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How to Read the Bible for All Its Worth

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Your Guide to Understanding the Bible Understanding the Bible isn’t for the few, the gifted, the scholarly. The Bible is accessible. It’s meant to be read and comprehended by everyone from armchair readers to seminary students. A few essential insights into the Bible can clear up a lot of misconceptions and help you grasp the meaning of Scripture and its application to your Your Guide to Understanding the Bible Understanding the Bible isn’t for the few, the gifted, the scholarly. The Bible is accessible. It’s meant to be read and comprehended by everyone from armchair readers to seminary students. A few essential insights into the Bible can clear up a lot of misconceptions and help you grasp the meaning of Scripture and its application to your 21st-century life. More than half a million people have turned to How to Read the Bible for All Its Worth to inform their reading of the Bible. This third edition features substantial revisions that keep pace with current scholarship, resources, and culture. Changes include: •Updated language •A new authors’ preface •Several chapters rewritten for better readability •Updated list of recommended commentaries and resources Covering everything from translational concerns to different genres of biblical writing, How to Read the Bible for All Its Worth is used all around the world. In clear, simple language, it helps you accurately understand the different parts of the Bible—their meaning for ancient audiences and their implications for you today—so you can uncover the inexhaustible worth that is in God’s Word.


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Your Guide to Understanding the Bible Understanding the Bible isn’t for the few, the gifted, the scholarly. The Bible is accessible. It’s meant to be read and comprehended by everyone from armchair readers to seminary students. A few essential insights into the Bible can clear up a lot of misconceptions and help you grasp the meaning of Scripture and its application to your Your Guide to Understanding the Bible Understanding the Bible isn’t for the few, the gifted, the scholarly. The Bible is accessible. It’s meant to be read and comprehended by everyone from armchair readers to seminary students. A few essential insights into the Bible can clear up a lot of misconceptions and help you grasp the meaning of Scripture and its application to your 21st-century life. More than half a million people have turned to How to Read the Bible for All Its Worth to inform their reading of the Bible. This third edition features substantial revisions that keep pace with current scholarship, resources, and culture. Changes include: •Updated language •A new authors’ preface •Several chapters rewritten for better readability •Updated list of recommended commentaries and resources Covering everything from translational concerns to different genres of biblical writing, How to Read the Bible for All Its Worth is used all around the world. In clear, simple language, it helps you accurately understand the different parts of the Bible—their meaning for ancient audiences and their implications for you today—so you can uncover the inexhaustible worth that is in God’s Word.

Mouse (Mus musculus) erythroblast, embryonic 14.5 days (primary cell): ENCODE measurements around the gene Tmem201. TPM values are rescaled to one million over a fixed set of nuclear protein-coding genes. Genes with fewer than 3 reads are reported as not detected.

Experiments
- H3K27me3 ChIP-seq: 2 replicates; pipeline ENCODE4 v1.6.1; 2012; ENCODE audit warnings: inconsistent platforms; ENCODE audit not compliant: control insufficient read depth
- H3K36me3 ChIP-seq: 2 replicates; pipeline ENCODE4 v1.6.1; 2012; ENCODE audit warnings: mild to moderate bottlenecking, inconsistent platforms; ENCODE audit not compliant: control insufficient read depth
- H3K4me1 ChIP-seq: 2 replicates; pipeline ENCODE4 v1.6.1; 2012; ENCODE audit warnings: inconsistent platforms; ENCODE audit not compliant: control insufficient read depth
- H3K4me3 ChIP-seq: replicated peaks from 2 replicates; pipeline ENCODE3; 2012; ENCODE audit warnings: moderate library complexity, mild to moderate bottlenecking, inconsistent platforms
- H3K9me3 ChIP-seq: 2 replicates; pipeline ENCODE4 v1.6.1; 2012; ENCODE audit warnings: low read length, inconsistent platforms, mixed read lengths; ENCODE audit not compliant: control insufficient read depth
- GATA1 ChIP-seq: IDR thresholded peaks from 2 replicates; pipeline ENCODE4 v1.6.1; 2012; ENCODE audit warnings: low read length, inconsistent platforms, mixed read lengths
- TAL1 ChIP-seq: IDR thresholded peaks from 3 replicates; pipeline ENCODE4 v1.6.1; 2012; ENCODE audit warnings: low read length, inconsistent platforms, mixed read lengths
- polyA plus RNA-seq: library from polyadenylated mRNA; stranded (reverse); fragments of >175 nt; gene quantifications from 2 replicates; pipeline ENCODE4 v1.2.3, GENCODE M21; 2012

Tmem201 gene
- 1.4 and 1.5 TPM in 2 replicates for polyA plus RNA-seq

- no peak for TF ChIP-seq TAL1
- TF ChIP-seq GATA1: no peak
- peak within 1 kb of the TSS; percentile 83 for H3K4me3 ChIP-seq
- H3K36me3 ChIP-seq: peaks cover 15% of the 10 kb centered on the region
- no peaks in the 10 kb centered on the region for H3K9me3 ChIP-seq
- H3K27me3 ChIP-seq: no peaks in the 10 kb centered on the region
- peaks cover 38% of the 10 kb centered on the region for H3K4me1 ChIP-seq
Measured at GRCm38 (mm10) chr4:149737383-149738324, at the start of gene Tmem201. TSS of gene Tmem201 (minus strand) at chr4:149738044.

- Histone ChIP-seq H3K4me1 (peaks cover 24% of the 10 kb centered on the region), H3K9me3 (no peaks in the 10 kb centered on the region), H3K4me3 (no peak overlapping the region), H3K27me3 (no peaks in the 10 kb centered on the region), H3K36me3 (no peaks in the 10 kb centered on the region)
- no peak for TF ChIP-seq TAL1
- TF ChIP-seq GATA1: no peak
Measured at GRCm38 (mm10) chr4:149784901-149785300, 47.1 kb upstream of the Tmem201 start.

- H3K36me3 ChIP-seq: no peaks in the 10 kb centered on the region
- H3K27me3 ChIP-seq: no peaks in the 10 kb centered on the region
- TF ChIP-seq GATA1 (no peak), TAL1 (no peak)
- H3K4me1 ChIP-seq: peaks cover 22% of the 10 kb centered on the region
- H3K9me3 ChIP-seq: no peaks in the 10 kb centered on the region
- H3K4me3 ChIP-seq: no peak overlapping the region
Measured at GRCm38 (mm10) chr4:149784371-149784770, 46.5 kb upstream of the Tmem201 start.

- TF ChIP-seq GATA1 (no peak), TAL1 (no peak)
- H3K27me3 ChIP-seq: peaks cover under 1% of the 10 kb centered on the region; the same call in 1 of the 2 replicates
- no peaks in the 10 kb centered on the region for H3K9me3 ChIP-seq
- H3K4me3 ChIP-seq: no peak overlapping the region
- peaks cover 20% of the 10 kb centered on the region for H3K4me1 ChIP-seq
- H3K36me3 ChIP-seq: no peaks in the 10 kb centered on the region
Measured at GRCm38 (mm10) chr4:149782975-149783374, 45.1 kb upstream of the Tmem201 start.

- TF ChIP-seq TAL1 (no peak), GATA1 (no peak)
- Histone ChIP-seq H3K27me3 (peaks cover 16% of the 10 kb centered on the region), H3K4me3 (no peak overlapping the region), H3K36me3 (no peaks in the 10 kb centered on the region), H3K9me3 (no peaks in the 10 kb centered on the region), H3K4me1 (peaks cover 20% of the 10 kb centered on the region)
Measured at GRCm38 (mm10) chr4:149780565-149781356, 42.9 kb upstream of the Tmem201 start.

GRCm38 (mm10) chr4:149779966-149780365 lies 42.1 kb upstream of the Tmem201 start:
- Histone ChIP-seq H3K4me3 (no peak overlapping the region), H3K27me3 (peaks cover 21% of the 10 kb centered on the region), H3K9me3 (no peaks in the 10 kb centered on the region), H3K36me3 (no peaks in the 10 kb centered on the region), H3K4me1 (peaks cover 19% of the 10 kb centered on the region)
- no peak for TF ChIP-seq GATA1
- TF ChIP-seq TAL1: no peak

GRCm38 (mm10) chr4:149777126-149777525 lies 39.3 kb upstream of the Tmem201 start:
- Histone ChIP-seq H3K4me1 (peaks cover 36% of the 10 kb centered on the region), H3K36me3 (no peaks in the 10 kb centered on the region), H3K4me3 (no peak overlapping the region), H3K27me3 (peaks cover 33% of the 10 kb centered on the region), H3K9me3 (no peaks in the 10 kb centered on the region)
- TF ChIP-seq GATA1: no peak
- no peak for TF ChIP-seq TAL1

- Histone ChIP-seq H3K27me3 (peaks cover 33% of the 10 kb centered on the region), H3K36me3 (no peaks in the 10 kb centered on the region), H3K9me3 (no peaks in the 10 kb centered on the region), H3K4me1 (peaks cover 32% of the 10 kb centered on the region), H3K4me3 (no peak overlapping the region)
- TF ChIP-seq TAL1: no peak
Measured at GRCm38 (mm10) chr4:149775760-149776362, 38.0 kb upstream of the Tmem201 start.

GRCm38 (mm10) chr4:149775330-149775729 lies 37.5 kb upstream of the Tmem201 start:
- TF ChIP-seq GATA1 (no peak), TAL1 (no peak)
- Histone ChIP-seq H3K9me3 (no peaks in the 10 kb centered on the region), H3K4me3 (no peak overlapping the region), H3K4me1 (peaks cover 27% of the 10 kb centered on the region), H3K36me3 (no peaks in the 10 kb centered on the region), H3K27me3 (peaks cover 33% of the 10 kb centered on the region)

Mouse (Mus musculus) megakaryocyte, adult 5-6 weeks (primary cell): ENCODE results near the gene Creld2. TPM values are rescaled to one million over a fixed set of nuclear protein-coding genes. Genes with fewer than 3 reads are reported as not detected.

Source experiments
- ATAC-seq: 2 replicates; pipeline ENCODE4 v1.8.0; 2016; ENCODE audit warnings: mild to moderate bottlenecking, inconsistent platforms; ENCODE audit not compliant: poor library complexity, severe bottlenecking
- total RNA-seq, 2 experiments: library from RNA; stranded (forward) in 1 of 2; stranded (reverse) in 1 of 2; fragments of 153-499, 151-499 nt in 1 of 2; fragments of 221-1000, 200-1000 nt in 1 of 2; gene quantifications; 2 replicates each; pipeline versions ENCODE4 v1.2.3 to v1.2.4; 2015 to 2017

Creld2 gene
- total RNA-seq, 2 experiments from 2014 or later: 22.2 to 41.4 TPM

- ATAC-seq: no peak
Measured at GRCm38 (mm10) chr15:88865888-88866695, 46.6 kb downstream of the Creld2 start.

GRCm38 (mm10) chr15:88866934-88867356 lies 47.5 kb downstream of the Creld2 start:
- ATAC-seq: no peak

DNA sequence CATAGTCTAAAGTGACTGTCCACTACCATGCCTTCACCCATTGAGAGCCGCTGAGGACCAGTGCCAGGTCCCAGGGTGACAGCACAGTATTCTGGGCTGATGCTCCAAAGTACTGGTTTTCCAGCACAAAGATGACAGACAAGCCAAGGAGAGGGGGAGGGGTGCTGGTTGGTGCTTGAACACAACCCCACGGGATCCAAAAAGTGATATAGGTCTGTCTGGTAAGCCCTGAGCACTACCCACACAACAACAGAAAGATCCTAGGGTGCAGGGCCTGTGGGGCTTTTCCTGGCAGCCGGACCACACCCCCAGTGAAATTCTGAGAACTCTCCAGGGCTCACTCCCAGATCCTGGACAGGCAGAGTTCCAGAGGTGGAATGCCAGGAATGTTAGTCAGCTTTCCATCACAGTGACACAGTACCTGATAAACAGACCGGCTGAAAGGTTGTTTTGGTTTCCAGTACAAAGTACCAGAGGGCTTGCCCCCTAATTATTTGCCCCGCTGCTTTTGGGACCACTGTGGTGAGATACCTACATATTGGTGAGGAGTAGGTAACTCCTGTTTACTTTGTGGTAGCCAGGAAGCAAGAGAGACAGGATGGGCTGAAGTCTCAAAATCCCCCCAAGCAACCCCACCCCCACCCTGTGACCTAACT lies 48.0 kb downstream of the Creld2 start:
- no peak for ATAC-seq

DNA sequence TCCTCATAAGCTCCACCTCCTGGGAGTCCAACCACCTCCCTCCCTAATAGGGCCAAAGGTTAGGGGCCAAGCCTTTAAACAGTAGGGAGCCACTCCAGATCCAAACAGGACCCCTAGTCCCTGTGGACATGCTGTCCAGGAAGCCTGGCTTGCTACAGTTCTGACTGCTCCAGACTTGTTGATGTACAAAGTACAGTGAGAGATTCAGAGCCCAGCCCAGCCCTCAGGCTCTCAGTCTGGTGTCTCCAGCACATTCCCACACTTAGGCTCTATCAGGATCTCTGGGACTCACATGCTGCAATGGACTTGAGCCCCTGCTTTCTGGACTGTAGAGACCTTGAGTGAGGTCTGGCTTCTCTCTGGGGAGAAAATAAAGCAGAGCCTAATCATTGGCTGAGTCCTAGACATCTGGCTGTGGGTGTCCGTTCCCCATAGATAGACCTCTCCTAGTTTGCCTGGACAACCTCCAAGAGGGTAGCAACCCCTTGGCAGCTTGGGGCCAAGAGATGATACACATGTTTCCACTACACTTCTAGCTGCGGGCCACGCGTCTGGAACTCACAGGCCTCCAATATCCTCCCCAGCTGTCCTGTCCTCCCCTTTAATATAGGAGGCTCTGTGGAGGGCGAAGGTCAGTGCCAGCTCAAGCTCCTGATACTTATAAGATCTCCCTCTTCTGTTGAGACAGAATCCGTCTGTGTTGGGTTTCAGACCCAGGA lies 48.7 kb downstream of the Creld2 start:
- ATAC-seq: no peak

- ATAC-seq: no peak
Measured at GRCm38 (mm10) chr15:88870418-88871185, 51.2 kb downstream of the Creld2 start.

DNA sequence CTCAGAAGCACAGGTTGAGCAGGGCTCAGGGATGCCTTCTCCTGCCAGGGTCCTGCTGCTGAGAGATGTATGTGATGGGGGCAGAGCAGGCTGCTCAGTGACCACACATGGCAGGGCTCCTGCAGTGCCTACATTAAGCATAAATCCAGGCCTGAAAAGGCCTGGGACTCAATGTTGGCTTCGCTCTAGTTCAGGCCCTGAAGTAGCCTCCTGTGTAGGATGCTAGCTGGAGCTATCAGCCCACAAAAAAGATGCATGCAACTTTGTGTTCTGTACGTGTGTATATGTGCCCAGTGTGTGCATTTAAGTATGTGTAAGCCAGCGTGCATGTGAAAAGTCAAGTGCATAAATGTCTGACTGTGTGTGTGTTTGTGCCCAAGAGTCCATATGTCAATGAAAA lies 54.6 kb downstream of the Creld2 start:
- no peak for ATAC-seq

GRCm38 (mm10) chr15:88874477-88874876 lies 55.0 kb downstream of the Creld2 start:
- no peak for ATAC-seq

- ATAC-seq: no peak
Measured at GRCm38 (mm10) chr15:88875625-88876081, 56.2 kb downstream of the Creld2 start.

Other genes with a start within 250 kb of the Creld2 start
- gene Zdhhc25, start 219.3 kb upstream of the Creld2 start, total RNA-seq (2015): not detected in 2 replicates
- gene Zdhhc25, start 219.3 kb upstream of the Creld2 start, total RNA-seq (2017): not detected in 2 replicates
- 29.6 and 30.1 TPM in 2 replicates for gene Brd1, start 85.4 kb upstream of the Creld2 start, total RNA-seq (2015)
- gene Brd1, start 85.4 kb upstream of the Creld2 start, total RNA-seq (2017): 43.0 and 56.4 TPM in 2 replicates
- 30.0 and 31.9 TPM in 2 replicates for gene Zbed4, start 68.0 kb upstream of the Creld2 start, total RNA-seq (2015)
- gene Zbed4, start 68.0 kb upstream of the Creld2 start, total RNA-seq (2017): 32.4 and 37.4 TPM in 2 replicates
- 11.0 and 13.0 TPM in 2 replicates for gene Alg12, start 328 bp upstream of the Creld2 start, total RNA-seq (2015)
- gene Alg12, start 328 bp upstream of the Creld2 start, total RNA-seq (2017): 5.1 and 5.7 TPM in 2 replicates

30 review for How to Read the Bible for All Its Worth

  1. 5 out of 5

    Amy Lynn

    In all honesty, the only reason that I read this book is because it was required for a class. I'm glad that I read it and am thankful to have kept it as a reference. My only regret is that I wasn't made aware of it sooner. Having read it much sooner would have saved me decades of headache and heartache in sorting through all the twisted theologies currently parading through the modern church today. This book is about the bible and its original intention, and how to read it in that context. Fee a In all honesty, the only reason that I read this book is because it was required for a class. I'm glad that I read it and am thankful to have kept it as a reference. My only regret is that I wasn't made aware of it sooner. Having read it much sooner would have saved me decades of headache and heartache in sorting through all the twisted theologies currently parading through the modern church today. This book is about the bible and its original intention, and how to read it in that context. Fee and Stuart emphasize repeatedly the common mistake that many individual Christians(and most churches) make in twisting the scriptures - particularly the Old Testament - into somehow being about the present age, which it isn't! They further explain how the Old Testament is misinterpreted in the present day by many legalistic doctrines to be a moral standard and judgment on present day living. It isn't and was never intended to be. Furthermore, Fee & Stuart clearly point out the flaws of the KJV/NKJV by exposing translation errors that essentially change the meaning of the original text by encouraging what is known as "proof-texting" which simply means taking verses out of context to suit ones own meaning, i.e. "name it and claim it" theology, so-called end-times "the sky is falling" rescue-ism of Dispensational theology, taking Revelation literally rather than as the figurative narrative from Genesis to the ascension of Christ, the egoism of Calvinism, etc., etc. This book is for anyone who is a critical thinker, whether Christian or not, who wishes to understand more fully the bible as it was meant to be read and understood: in the original context and as addressed to the original reader, and why. If you are a dogmatic and rigid Christian unaccustomed to and uncomfortable with examining your belief system, or if you are a dogmatic and rigid atheist who refuses to believe in spite of evidence, then this book will likely irritate you. Even so, I highly recommend it! It challenged me, answered many questions that I've had for more than two decades in a logical and meaningful way, and has helped to reshape my view of God the Father from a moralistic micromanager of mankind to that of a living Creator intent on redeeming the world and not just a narrowly limited few.